Role of Surgical Revascularization in the Current Era of Endovascular Therapies
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- Colleagues and friends, thank you for joining us for another session of the Virtual Operating Room. Our guest today is Dr. Gary Steinberg from Stanford University. He's an incredible academician leader and technical neurosurgeon and he's also the former Chair of Neurosurgery at Stanford University. Today, he's going to talk to us about revascularization techniques in the era of endovascular neurosurgery. An incredibly important topic considering the advancements in endovascular therapy, but at the same time the importance of this tool in the armamentarium of the neurosurgeon facing much more challenging vascular lesions. Gary, thank you for joining us. Look forward to learning from you, please go ahead.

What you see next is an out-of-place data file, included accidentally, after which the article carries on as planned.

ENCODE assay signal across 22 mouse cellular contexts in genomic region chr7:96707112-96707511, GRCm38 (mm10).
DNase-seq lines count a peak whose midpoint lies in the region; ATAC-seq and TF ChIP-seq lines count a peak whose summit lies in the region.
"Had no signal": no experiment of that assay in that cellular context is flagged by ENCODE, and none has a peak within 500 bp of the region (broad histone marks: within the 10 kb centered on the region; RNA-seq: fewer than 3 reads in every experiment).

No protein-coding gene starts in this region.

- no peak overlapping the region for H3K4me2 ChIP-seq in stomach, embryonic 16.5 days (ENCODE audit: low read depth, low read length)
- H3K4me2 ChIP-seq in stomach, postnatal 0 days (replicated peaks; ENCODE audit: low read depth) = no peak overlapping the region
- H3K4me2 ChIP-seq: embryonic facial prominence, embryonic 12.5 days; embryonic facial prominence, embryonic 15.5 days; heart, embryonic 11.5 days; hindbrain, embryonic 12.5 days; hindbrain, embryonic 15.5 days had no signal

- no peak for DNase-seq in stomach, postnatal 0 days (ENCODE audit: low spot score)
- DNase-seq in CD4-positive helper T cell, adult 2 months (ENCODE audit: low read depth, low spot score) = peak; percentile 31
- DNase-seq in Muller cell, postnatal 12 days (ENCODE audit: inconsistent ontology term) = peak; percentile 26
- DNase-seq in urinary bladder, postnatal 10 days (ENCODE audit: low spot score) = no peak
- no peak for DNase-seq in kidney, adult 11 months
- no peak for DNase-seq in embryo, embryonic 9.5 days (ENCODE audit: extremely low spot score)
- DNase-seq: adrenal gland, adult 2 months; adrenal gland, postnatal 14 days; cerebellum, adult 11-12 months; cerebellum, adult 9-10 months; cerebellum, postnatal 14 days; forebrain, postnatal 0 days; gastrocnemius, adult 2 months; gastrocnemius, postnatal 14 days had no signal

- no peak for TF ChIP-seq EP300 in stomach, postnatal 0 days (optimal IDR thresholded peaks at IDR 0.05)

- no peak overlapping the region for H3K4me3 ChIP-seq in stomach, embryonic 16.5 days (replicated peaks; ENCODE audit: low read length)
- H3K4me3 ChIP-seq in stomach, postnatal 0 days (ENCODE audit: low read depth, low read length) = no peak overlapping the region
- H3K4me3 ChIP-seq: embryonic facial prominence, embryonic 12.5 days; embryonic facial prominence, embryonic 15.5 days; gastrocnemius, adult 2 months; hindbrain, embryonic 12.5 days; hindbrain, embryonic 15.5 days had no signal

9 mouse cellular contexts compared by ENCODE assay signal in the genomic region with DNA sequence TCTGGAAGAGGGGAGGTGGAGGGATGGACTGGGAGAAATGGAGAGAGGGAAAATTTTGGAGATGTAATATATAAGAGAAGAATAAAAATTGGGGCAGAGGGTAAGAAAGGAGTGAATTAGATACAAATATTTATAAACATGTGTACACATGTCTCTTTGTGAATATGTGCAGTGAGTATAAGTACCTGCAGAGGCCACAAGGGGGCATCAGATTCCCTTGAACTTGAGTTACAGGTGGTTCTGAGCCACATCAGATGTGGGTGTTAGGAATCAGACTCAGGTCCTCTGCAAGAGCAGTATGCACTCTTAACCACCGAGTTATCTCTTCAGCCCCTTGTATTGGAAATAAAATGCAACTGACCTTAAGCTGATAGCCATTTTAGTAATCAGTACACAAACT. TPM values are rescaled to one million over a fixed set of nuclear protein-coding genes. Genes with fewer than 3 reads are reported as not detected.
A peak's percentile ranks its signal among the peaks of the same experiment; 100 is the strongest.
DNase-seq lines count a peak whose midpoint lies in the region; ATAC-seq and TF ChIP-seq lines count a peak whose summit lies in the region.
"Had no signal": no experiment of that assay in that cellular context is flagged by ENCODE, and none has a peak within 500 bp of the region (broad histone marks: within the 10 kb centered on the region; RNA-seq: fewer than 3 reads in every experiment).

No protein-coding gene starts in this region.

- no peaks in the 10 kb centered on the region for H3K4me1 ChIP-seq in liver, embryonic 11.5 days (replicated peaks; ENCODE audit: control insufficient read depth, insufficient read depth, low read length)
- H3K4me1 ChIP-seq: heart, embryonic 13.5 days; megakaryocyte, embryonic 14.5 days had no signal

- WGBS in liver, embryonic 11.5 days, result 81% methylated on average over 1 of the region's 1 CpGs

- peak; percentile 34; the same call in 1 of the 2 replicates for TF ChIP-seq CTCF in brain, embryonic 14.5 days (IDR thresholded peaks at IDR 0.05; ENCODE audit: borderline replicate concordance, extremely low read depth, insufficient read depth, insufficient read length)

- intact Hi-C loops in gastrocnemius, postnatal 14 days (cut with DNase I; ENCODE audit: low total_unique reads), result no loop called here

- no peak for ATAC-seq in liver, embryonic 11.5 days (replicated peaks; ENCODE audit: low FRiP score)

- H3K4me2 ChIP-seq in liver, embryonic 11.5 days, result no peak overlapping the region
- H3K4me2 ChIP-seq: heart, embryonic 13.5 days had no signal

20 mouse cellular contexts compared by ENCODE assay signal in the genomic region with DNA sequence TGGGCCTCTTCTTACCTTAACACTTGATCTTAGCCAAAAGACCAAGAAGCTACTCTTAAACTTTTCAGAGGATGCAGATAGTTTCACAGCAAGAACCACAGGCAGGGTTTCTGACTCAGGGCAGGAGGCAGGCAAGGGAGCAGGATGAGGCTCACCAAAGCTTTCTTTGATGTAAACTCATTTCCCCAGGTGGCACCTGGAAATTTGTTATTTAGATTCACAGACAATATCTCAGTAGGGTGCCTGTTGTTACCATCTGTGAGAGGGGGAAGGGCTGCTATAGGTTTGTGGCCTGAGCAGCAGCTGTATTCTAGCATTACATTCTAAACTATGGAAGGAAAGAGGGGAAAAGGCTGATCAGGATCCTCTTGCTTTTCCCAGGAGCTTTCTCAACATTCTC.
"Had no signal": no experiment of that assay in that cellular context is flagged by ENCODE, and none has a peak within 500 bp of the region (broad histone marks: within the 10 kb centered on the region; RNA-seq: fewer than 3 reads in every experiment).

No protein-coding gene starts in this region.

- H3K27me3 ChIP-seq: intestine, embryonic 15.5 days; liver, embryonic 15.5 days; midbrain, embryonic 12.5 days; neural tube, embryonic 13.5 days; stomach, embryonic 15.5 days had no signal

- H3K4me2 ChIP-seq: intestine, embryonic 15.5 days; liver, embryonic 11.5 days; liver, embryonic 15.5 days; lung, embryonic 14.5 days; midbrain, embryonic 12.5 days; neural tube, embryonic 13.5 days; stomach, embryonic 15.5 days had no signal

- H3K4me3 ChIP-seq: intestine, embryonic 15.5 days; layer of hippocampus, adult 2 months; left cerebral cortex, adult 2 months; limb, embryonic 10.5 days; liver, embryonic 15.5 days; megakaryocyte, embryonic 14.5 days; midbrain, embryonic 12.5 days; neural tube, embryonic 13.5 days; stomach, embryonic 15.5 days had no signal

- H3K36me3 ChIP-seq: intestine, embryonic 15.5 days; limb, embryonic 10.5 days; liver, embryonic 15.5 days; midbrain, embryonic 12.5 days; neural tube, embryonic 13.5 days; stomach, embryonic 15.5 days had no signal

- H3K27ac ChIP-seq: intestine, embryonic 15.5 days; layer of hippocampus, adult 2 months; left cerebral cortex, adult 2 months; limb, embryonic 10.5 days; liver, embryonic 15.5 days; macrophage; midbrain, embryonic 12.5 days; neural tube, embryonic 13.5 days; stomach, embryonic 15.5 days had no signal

- Thank you, Aaron for the invitation to speak today, it's a real pleasure and here are my disclosures. So Gazi Yasargil first develop the STA-MCA bypass operation back in the '60s and he did his first bypass in a patient with an occluded MCA in 1967, and then performed this procedure on his first moyamoya patient in 1972. This is a beautiful operation and we all trained, at least during my era in this particular technique and got good at it. However, in 1985 the first bypass study was published, looking at patients who had a carotid or MCA, middle cerebral artery occlusion compared with medical therapy versus the bypass procedure and disappointing results. The study showed there was no benefit for the surgery and therefore we stopped doing this procedure for garden variety stroke. We tried to resurrect the procedure with another study, the COSS study and this was a very rigorous study, which selected patients with carotid occlusion solely on the basis of whether they had impaired hemodynamic reserve. And that was looked at with PET scan. We thought that would select the patients who had hemodynamic problems not thromboembolic problems and would benefit from the bypass. However, again, a disappointing result and you can see the surgery group did just as well as expected and they met the projected estimated stroke rate at two years, but the medical group did far better than had been projected based on the prior PET studies in these patients. And the reason probably is because of a development in medical therapy, including better control of hypertension and the use of statins. So we then witnessed the introduction of the GDC coils and endovascular therapy began to take over the treatment of aneurysms. And again, we lost the opportunity to treat many of these aneurysm patients, particularly difficult ones with a bypass in some cases and trapping of the aneurysm. And you can see here on this slide, that what happened after the publication of the COSS study was that the occlusive patients, garden variety stroke patient bypasses went down, the moyamoya patients actually increased in terms of the number of bypasses and the aneurysm patients went down slightly. So this shows the number of bypasses I've done over the years, more than 2,000. And this is what I feel are the indications for surgical revascularization in this current era of endovascular therapy, non-atherosclerotic occlusive vasculopathy and vasculitis like moyamoya disease and Takayasu's arteritis, deliberate large vessel occlusion for aneurysms, particularly the complex ones, tumors and dissections, when there's been failure of temporary balloon occlusion, recurrence after endovascular therapy or prophylactic. And occasionally for occlusive atherosclerotic cerebrovascular disease, for symptomatic brain ischemia patients, despite medical therapy, they failed that and they're not amenable to angioplasty or stenting. And here are some indications of hemodynamic compromise, watershed infarcts in it, adequate reserve on blood flow studies for angiographic flow and postural symptoms such as limb shaking TIAs. So total number of bypasses I've done since I started on faculty at Stanford, 34 years ago, over 2,000 and most of these have been direct. I think they were better even for moyamoya. Many superficial temporal to middle cerebral artery bypasses, but a number of other extracranial to intracranial or intercranial to intracranial bypass, PICA-PICA, ACA to ACA. I've done a number of interposition grafts using saphenous vein primarily, but also femoral vein, Dacron or middle meningeal artery. And you can see some of these grafts and I'll show you examples of those. And then indirect grafts, which I do usually in some of the very young moyamoya patients using different types of indirect grafts. And I'll talk some about the omental transposition, which we've developed at Stanford. So here's an example of a eight year old boy with Takayasu's arteritis I treated a while ago, he was having persistent TIAs and had a left hemisphere stroke. And you can see he's occluded both of his common carotid arteries and his left vertebral artery and he's filling his entire brain only through his right, sorry, his right vertebral artery. And here you can see his vertebral artery fills his entire brain circulation. And so what we did here was we actually took a femoral artery from the groin so that we could use a live tissue in his neck because he was still growing. We replaced that with a Dacron graft and here you can see we plugged in this femoral artery into his brachiocephalic artery down here, which was open and then sew the superior aspect into his common carotid artery, which was re-canalized. Here's his occluded vessel, right carotid artery. And what you can see here post-operatively is that we've created now a new conduit to his brain, a new common carotid artery, which now fills nicely his entire anterior circulation and mark the increased blood flow. And here he is, you can see one year later here and you can see eight years later and his graft was durable at eight years. A patient I saw recently showing the same kind of strategy. This patient was an adult who presented with a stroke and you can see this is a hemorrhagic infarct pia. He has other infarcts. You can see in his posterior circulation. And the reason that he has these is he has occluded his left vertebral artery at the origin. It does reconstitute here through cervical collaterals. The right vertebral artery has a very high grade stenosis. And therefore he's not supplying his posterior circulation very well at all. And you can see his collateral flow supplied his PCA on both sides, but not his basilar artery. And this is why he was having hemodynamic strokes in his posterior circulation. And so the strategy here was to do a carotid to vertebral artery bypass. This is a little tricky, so the way we did this was to first position the patient supine to do the lateral, the left carotid exposure. And then we turn the patient on his side, so we had access to his carotid over here, but we needed access to his C1 to get to the V3 segment. And what we're doing here is we're exposing the V3 at the sulcus arteriosus which sits on top of the C1 laterally here. And I'm gonna show you the video. So this is trimming the vein, we've tunneled the vein, saphenous vein graft. This is the external carotid artery here. And I like to use the external if possible. So I don't have to clamp the internal, making an incision. And now I'm flushing it out first. This is the proximal origin of the external carotid. This is a cardiac punch with the cardiac surgeons use for their coronary grafts. The 2.5 millimeter opening, which I widened, extended. And then I'm sewing with 7-O sutures here. It's a little trickier than our normal carotid endarterectomies because the patient is slightly flexed in order to expose the vertebral artery. And the idea here is to put in the toe end and then the heel end. And then this I did with running sutures. And you can sew with a Rider or any kind of forceps that you like, I like tying with longer instruments here. And then I'm gonna run this wall over here. So this wall I'm running, and then you'll see I'm gonna flip the artery. Now, I've clamped the artery after we ensure that there was flow through the digital end. Now, I wanna show you the anastomosis to the vertebral artery at C1. This is the V3 segment, here's the saphenous vein and I'm trimming it, but leaving a little length here so that the patient could turn their neck. Now I'm clipping a small segment of the V3 vertebral artery on the arch of C1. And this is a little tricky 'cause you're sewing in a deep hole, in a confined space, opening it with a 15 blade, flushing it out after I extend the opening. And now we're sewing here with 7-O and 8-O suture. Sometimes a Cassie VA-O is better to sew with. So we've got that worn, now, you see what I've done. I put the graft on top of this clip and the clip helps to hold it back so that I can sew this wall on this side. I sometimes use this same technique when I'm doing an SCA MCA bypass for moyamoya, with smaller clips, of course. And now we're an occluding. We've got a good Doppler tone. Here's the ICG you see filling nicely. It fills the vertebral distally as well as proximally retrograde. And here's the carotid ICG, so here's the external carotid. Here's the graft going up to the vertebral artery. So a nice bypass there. And then you can see next slide, Luke. And you can see here, here's the graft coming off, saphenous vein, going up to fill the vertebral artery. Here it fills the verbal artery retrograde as well, but primarily fills up to the basilar artery and you can see it on the AP2. Here's the nice graft filling the vertebral artery up to the basilar. So nice supply that puts your circulation. Here's an example of another patient with Takayasu's where you can see a very long-term 19 year patency of the graft here. So these stay patent for many, many years. Moyamoya disease, I think is a very good indication these days, they're not a good endovascular treatment, stenting does not work for this disease. We showed that it's a progressive disease where there's occlusion of the arteries at the base of the brain, causes hemodynamic ischemia, it's not atherosclerotic, not inflammatory, at least not acute inflammatory. And there's a compensatory enlargement of the perforating arteries, you can see here, which looks like a haziness or puff of smoke, which means moyamoya in Japanese. And you can hemorrhage from these vessels. You can also hemorrhage from aneurysms in this disease. You can see here where the occlusive process occurs at the base of the skull in the circle of Willis vessels. This is actually from a patient with moyamoya who did not survive. And you can see this proliferation, here the ventricular stripe, and here's a proliferation of the ventricular stripes in that particular patient at autopsy. So we have a large referral base. We've treated patients from 19 countries. I'm not sure why we got referrals, even from Japan and Korea and China, but we've now treated almost 1,300 patients, have done almost 2,000 bypasses in patients ranging from seven months to 74 years old. And you can see how the practice has grown since 1991 when I treated one patient. We're treating about 100 to 130 patients a year now, adult and pediatric. And as I mentioned, most of the bypasses I do are direct except for these young kids where the vessels are too small. And here's how I'd like to do the procedure. Isolate the, usually the parietal branch to the superficial temporal artery, unless it's not big enough or not present, in which case I'll use the frontal branch, isolate it with a generous couple of soft tissue, which is also vascular and then split the muscle, open the dura. And I'd like to open the dura in a cruciate manner. So there were more leaflets. I think that promotes more angiogenesis wide opening about six centimeters, not a small opening. Again, you wanna promote indirect as well as direct bypass. Try to choose a vessel that is oriented this way, coming out of the Sylvian fissure so there's no back wall, but I always choose the largest vessel, the largest M4 vessel. And then I temporarily occlude a segment about seven millimeters, open the artery and remove an elliptical portion and then fish mouth the end of the STA, sew it in in an end to side fashion, I use interrupted sutures. And of course, after you do the bypass, you have flow not only distally but also proximally back towards the Sylvian fissure and then out into the brain, it can supply the entire hemisphere. Intraoperative management is important. We use normothermia, keep the mean arterial pressure in the normal or high range, mild hypothermia. I don't monitor SEPs or MEPs anymore 'cause we never saw any changes in the OR, we just use EEG for burst suppression and very important, I like to use the Sharbell flow meter made by Transonic to look at quantitative and directional flow. I'll show you examples of that. So here you can see, go ahead and run that please, Dopplering the artery on the surface to identify it, open with verifying scissors. These are present in the bypass set that is marketed by LASIK. That's one of my conflicts, next slide. And you can see when I first started doing this, vessels can go into spasm just from manipulating them. And I used to choose another artery, but what I learned quickly is just wait, put on some nicardipine. We don't use the papaverine anymore, 'cause it may have some toxicity and the vessels will dilate up again, so not a problem. And here I'm gonna show you, this is a video of the, that's the STA, this is the MCA now. I put a little high visibility under the background, we developed with LASIK some special clips, which are smaller and finer than the commercially available ones prior to this. Fish mouth the STA, and then temporary occlude the STA. These are the special clips which are very fine. And now I'd like to remove the superior wall because we're studying this with RNA and protein analysis and found some interesting results compared to non-moyamoya patients. And then staying up with indigo carmine, put the toe end in first that allows you to adjust the heel end of the STA if necessary here. And after you put in the two ends, then you sew each wall, I like interrupted sutures so that my fellows and chief residents and actually the senior residents can put in a stitch and you'll see this does not slow us down. We do so many of these, the nurses and techs hand the stitches very quickly. Here's the final bypass. And then I measure flow with the flow meter in proximal and distal M4 and in the STA. So I wanted to show you pre-bypass, the use of Flow 800 and the ICG dye. This is what the artery looked like. This is the M4 branch that I bypassed too in this patient. Run the video and you can see, look at these competing flows in that M4 branch. First it comes in retrograde from collaterals, and then it feels anterograde. Very interesting, when we measured the flow, the maximum flow is actually anterograde, but only 1.4 mls per minute where normal for a non-moyamoya is positive 10 to 20 mls per minute. Now I'll show you the post-bypass. And here you can see in the ICG, run that video and you could see nice filling of the M4 branch from the bypass. And now the flows are negative 12 towards the Sylvian fissure proximally, 37.8m distally. And the total flow in the graft and the M4 branch is 50 mls per minute. So the point I wanna make is that the STA can provide a high flow bypass if necessary. You don't always need to use a saphenous vein or radial artery for other diseases. I like the STA for moyamoya because all you need is a little more blood flow. Next slide. People ask me how small a vessel can you do? And this is a pediatric case. The smallest vessel that I think one can do to stay open is about 0.7 millimeters in diameter. And here I'm gonna show you an example of that. Go ahead and run this video. So this is a pediatric case and the vessels are very thin. Sometimes the vessels can be large enough but they're too fragile to do a direct bypass. So you have to make that decision. And this one's about 0.7 millimeters and you can see it will take a 10-O stitch, but you have to be extremely gentle. And sometimes all you need are just a couple of additional stitches on each side, plus the heel and toe stitches. But you can get very nice bypasses in the kids. And I usually try to do a direct in the kids as well. Next slide. And here you can see an adult who was having multiple strokes, very severe moyamoya disease, occluded carotid with moyamoya vessels on both sides, multiple strokes. And post-bypass you can see a robust bypass two months later, filling the entire MCA distribution all the way down to the bifurcation, really on both sides. So here's the learning curve. You can see in the first decade I started doing these, bypass times were about 20 to 50 minutes with some outliers. And then in this period of time we got better and you can see here, now we've got bypasses, 2006-2009, between about 15 minutes and 37, 40 minutes. And now we do so many of these. Currently we have bypass times about 11 to 18 minutes. Last year, we had one of eight minutes, so we get very good. And this is with the residents and fellows putting a stitch in. And you can see how we increased flow. This is analysis of a number of patients, average about positive 4.4 mls per minute, very low with normal 10 to 20. Post-bypass, we increased flow in the MCA about five times. And I'm still amazed to see how these arteries can enlarge. This is pre-bypass. Look at this six months later, the STA enlarges to the size almost of a carotid and three years later is even larger than that. And as I mentioned, we can get flows in the STA, an MCA after bypass up to 80 mls per minute and even higher if you take the STA into an M2 branch for aneurysms. So again, you can use STAs for high flow bypasses. Now, here are some pearls. If you run this video, here I'm cutting it to the artery, but I need to lengthen my initial incision. You could do that just by using a small scissors. Next slide. I wanna show you another pearl, run this one, Luke, and you can see here, I've done the bypass. Now, I'm gonna take off the clips, but I've got some bleeding here from a tiny hole. See that a little jet. And so instead of re-occluding the M4 branch, what we do, I'd like to just use my suction to stabilize the artery. Someone else can provide a little suction, and then you can put in a single stitch without having to re-occlude the M4 branch. So that's a nice little trick, keeps your occlusion times down and then you finish it. I only use actually three knots now in these 10-O sutures, I think that's all you need for these interrupted sutures. Next slide. Now I wanna show you what we do if we don't have an STA, if it has been used before, and I get many redo cases or one's not available. I will use the occipital artery, very nice artery. It's more difficult to dissect out because it's torturous, it's deeper in the soft tissue and it has many branches, but it's a very good artery to use. And next, go ahead and run the video. And here you can see, I'm gonna dissect this artery using some small littler scissors. And again, we dissect it with a couple of soft tissue. There's the artery, Doppler it to make sure it's patent And then we cut the artery to anastomosis and there's no flow. And so this was an artery dissected by the resident or fellow. So then what I do is I try to irrigate it. If that doesn't work, I'll use a wire and I'll do this on an STA. And here you see what's happened is the resident occluded the graft during the dissection. So I had to open it there, restore flow, and then do a primary end-to-end anastomosis. Now, we've got good flow from the end of the occipital artery. And then again, we just do the same bypass we would do. And now we're gonna just sew the occipital artery and in the same way that we did before with the STA. So remember, occipital artery, very nice artery to use. You just have to become comfortable with the dissection in the scalp. Next slide. A couple of other points, if you don't have an occipital or STA to use or a posterior auricular, you can occasionally use the middle meningeal artery, and you can see it's a little tougher to dissect out of the dura, but you have a very nice artery here and you can achieve a very nice graft. Moyamoya can also be treated with indirect. I don't think it works as well. And we showed this in a recent publication that we did from Stanford patients, in adult patients. In the kids, it works much better. I still like to do the direct graft. And remember, anytime you do a direct graft, if you harvest enough artery that you can lay it on the surface of the brain, it will induce indirect grafts too. So you've basically done a combined direct plus indirect, but if we just do an indirect in the very young kids with the small arteries, you isolate the STA, do your craniotomy, take the bone off, open the dura, and then lay the graft, which is still connected on the surface of the brain. You can open the pia and arachnoid if you want. I'm not sure it's necessary. Close the dura over the STA and then put the bone back, leaving holes for the graft to enter and exit. And you can achieve a nice bypass, indirect bypass or remember it takes at least three to six months for that to work. And it doesn't work as well as the direct plus the indirect graft which we usually do. You can use muscle. Here's an example of someone who failed a EDAS, indirect graft and burr holes. The muscle works nicely, I've never seen seizures caused by the muscle. I like to use the omentum, it's become one of my favorite choices for redos, where there's no other vascular substance to put on the surface of the brain. And remember the omentum is a very vascular substance in the abdomen that also secretes neurotrophic factors, growth factors, angiogenesis factors and neurotransmitters. You must detach it from the stomach and the colon and what we do, it has two blood supplies, gastroepiploic artery in the left. And so what we do is, and all of these cascades, we take down to lengthen it. We end up cutting the left gastroepiploic artery, leaving it attached to the right gastroepiploic artery here, that's very important to preserve. And then we take down the cascades. When I first started doing this in 1990 to 2000, a general surgeon health. And we did a laparotomy, here you could see taking it down from the greater curvature of the stomach and from the colon, leaving it attached, and then you lengthen it. It's amazing you can actually leave it attached and lengthen it so that it stretches up to the brain. Then you have to tunnel it and you tunnel it and bring it out and place it on the surface of the brain here. And you wanna thin it out, but it covers the brain. And we use that to close the dura actually. I've also done free grafts where I take it out of the abdomen and anastomose the gastroepiploic artery and vein to the superficial temporal artery and superficial temporal vein. I abandoned that procedure in the 2000 to 2010 era, but resurrected it because the general pediatric surgeons have become wizards, being able to harvest the omentum laparoscopically. And so now we do it laparoscopically, and I've done 21 of these with laparoscopic harvesting. And you can even revascularize both sides of the brain with a single transposition. I'll show you very quickly, run this video. This is how we positioned the patient. And the endoscopic approach is through some small transverse incisions. We dissected off the transverse colon and greater curvature of the omentum with these endoscopic instruments. You have to partner with a general surgeon who is faster with these techniques and make sure you don't interrupt the supply to the spleen, the splenic artery. And then you take down the cascades, leaving the main gastroepiploic artery on the right attached. So you don't compromise the blood supply, and then you tunnel it laparoscopically, bring it up to the brain surface. And then we open the dura, you wanna thin out the omentum. So reset the dura, thin the omentum here, not interrupting the blood supply. And we close the dura with the omentum. You don't need to use anything else. It's a very good substance to close. Next slide. And here's an example of someone that failed indirect bypass is done elsewhere. And you can see, we use the omentum and here's the gastroepiploic artery going from the abdomen all the way up to the neck. Here it goes up to the neck, to the brain and it's spilling the entire brain that was not filled previously by the indirect grafts. And you can see here years later, three years later, it's still a filling from the abdomen of the chest to the head and nice revascularization of the brain with a patient who's doing quite well now. She's now a teenager actually, I saw her recently. So I wanna show you something I recommend you don't do. Here was a patient who had bilateral bypasses from moyamoya, was having bilateral hemisphere TIAs, and the indirect graft feeds where EDAS is done did not take and this is why I don't think it works. The patient continues to have bilateral hemisphere TIAs, so I did a vein graft from the external carotid artery in the neck, and it worked on the left side, but then I did the right side 'cause we still have the TIAs. And you can see I used the vein graft here. This is one of my very early cases. And next slide, run the video. You can see the mismatch between the saphenous vein. And after I opened the vein, I saw extensive hyperemia and pulsations the brain I didn't like. So I occluded the graft and I gradually let it open. And I was satisfied there wasn't extensive hyperemia. Next slide. And sent the patient home. And she did well for 10 days and then had a reprofusion injury. And so I think saphenous vein provides way too much blood flow. I think radial artery is too much blood flow for these moyamoya patients. So I don't recommend using those. And I just wanna show you, we just recently submitted a paper in a large number of patients that we've treated with moyamoya patients over many years, this is the largest series published in the Western hemisphere or Europe, in Western moyamoya. And you can see four factors out of many, highly correlated with post-bypass stroke. Age, I'll show you the digital subtraction angiography score, where we looked at the extent of ICIC collateralization or worse, ECCI. The MRI score, where we gave points for ischemia hemorrhage atrophy, or more importantly, if there's a DWI infarct, even a punctate infarct like that, within a month before surgery can lead to this kind of a stroke. So I delayed patients at least a month if their pre-op MR shows this, and then the hemodynamic reserve score where they have impaired reserve after Diamox or even steel, which has worse leads to worse outcomes. So those are our risk factors for a stroke. Age is a very important determinant. You see, we have about a 4% risk of peri-operative major stroke after bypass overall, but it's very low in the kids. 1% increases in the 19 to 39 years old. 5.8%, which I still think is acceptable, 40 to 59. But when you get over 60, I worry. And so I don't do many patients unless they're really failing medical therapy and continuing to have strokes. Most of these are ischemic strokes and 50% do improve at least one score on the mRS scale. But I still lose sleep over these peri-operative strokes, even though it's a low rate. It's a great disease to treat, it's mainly young patients. They get back to normal activities, sports, they get married, they have children, they win debating contests and even participate in high-impact sports, like ice climbing, skydiving, trapeze acrobatics, and maybe one of the highest risk sports, becoming a physician. I wanna show you how else I think revascularization is important in this current era where we treat a lot of patients with aneurysm endovascularly. Here's a patient who ruptured a dissecting aneurysm. You can see here in the right vertebral artery and we coil the aneurysm, patient did well. You could see there's a little flow into a retrograde from the contralateral but over six weeks the aneurysm enlarged. And so what I did was to do a PICA graft using the occipital artery, which I think is a good artery. And you can do a PICA-PICA graft. But here let me show you, so here's the PICA and we use the tonsillar loop where there are no perforators. Here's the occipital artery, a good match. And we'll temporarily occlude the PICA sewing with 10-O suture again. The advantage of this over the PICA-PICA graft is you don't need to include both PICAs. So you're not putting both PICA distributions at risk. And here the completed graft on occlude, make sure the flow is okay. Here's a measuring flow and you can see the post-bypass flow is actually greater than the pre-bypass flow, trap the aneurysm. And now we've got a, next slide, a nice result. You can see we do an intra-op angio showing the occipital artery filling the PICA distribution, same post-op and the other vert fills the basilar artery. PICA-PICA grafts are actually technically easier I think, 'cause the occipital artery dissection is more difficult, but I think this is a nice alternative. And I wanna mention, I do not use this S shaped incision, which Roberto Heros popularized to the far lateral approach anymore. There's too much muscle dissection. I do all my far lateral incisions. Just bringing it down through a midline incision here, and the plains are much nicer. Usually you don't even have to extend the incision laterally here but you can if you need to, but anatomic planes are much better. Here's another example of a patient with a, we thought it was a tumor, he came in with seizures and extensive edema but this is a giant aneurysm. Here you can see it's an M2 aneurysm and this is only about a third of the aneurysm filling angiographically 'cause the rest of the aneurysm is stretching the M2 branch here. And so what we did here is we did a bypass, I'll show you that we did a couple of bypasses. Here's the temporal lobe, here's the frontal lobe, here's the giant aneurysm just peeking through, this was so difficult to expose. I thought about maybe just leaving the patient alone, but the residents and fellows said, "No, you gotta do this case" 'cause of course they wanted to see how we did it and the anatomy. Go ahead and run the video. So here you can see gaining control, this is the M2, sorry, the M1 and the M2 going into the aneurysm. Here's the aneurysm, it's four centimeters. And so I control the M2 and the outflow, which is the M3, I thought that was the only outflow. And then I cut into the aneurysm using a cuzosana pick to take out all the thrombus. Now there's bleeding. And so obviously there's another M3 branch coming out. There's the orifice of it right there. So I found that on the outside of the artery to temporarily occlude that. I realized I couldn't clip this, so I ended up cutting off the aneurysm and then I cut the M2 going in and I cut the M3 coming out, the proximal M3. And I did an end to end anastomosis between the M2 and the M3 with 10-O suture and made sure that was patent with a flow meter. And then I used the STA, which I'd isolated. And I sewed that into the other M3 branch over here, again with 10-O sutures, so two bypasses. Next slide. And the patient did well and you can see here's my STA. This is the STA to the M3 branch. And here's the direct anastomosis between the M2 and the M3 and the aneurysm's gone. Nice resolution of the edema. Another case quickly I just wanna show you. And this was a very large P2, three aneurysm, and here you can see the aneurysm. It's a very dysplastic artery right here that needed to be resected. This is actually the superficial, this is the SCA aneurysm, the SCA artery rather. So what I did was temporarily occlude the PCA here. I took out this, I resected that portion and I took a small piece of superficial temporal artery vein. You can use saphenous vein and I anastomosed that to the posterior cerebral artery end to end and that worked nicely. And the final case here I'm gonna show you is a recent case I treated. This was a patient of my colleague, Robert Dodd, with a giant parasellar sphenoid aneurysm that resulted in multiple episodes of epistaxis. Here's the complex aneurysm in the parasellar sphenoid area. The problem was no flow from the contralateral injection via the AECOM and no good STA branch. Occipital artery was too small. Attempted flow diversion robs also a endovascular surgeon could not deploy various devices. So he got me involved in what I decided to do was a extra cranial external carotid to M2 bypass using a saphenous vein. And here I'll show you, this is the very atherosclerotic disease segment with the aneurysm of the ICA. This is the right temporal lobe, right frontal lobe. This is actually the M2 segment and this is the M1 segment. And I'll show you that was not a good segment to bypass too. So here you can see, this is not a good segment over here. It's too atherosclerotic right here. And so I decided to go to the M2, measured 2.5 millimeters. Here's the saphenous vein, which I've tunneled already. And this was a nice match, it's about three millimeters, sorry, three centimeters in diameter, clipped a segment avoiding the perforator. Again, I reset a small elliptical portion of the superior wall, flush it out, stain it. And now we're going to sew this with 8-O suture is what I use to sew here. And sometimes I think actually this was 9-O suture. You just figure out what is the best match. So this was 9-O suture for this and this is a pretty straight forward anastomosis. You could run it. I like interrupted sutures and then flip it, do the back wall. And then here's the external carotid artery again. And we're opening it up. Now, we're gonna sew the saphenous vein proximal segment, and remember the ankles segment goes into the external carotid. Here we're measuring flow in the graft and here you can see nice flow into the middle cerebral artery M2 on ICG. And then we did actually, next slide. You can see the flow before we included the ICA in the neck, 38 mls. And we opened the graft completely, 85.9 mls per minute, and that was enough to carry her. You could see postoperatively she did well, and you can see here's the graft up to the brain. There's a graft filling the MCA distribution after we coiled off the aneurysm. So in my opinion, I think patient selection is critical for doing revascularization. You need to decide on the need for a low flow versus high flow bypass, but STA can supply a high flow bypass if it's large enough. I'd like to use the native anatomy as much as possible to reconstruct. The fewer bypasses you do the fewer anastomosis sites, the better. Develop proficiency with various arterial grafts and interposition graft techniques, and choose the revascularization technique that will provide adequate blood flow, highest patency but with the lowest risk. So I wanted to thank everyone at Stanford for the success of our program over the last 31 years. Many of the people we started with, including Greg Albers and Michael Marks are still here. Michael just retired, but the three of us have been directing the Stroke Center for 31 years. And I wanna thank our patients particularly. We have an annual moyamoya picnic and patients come from all over the country with their families. And this of course is the reason that I went into neurosurgery to help patients and the most gratifying aspect of what I do every day. So thank you again for your attention and thank you, Aaron, for inviting me to give this talk.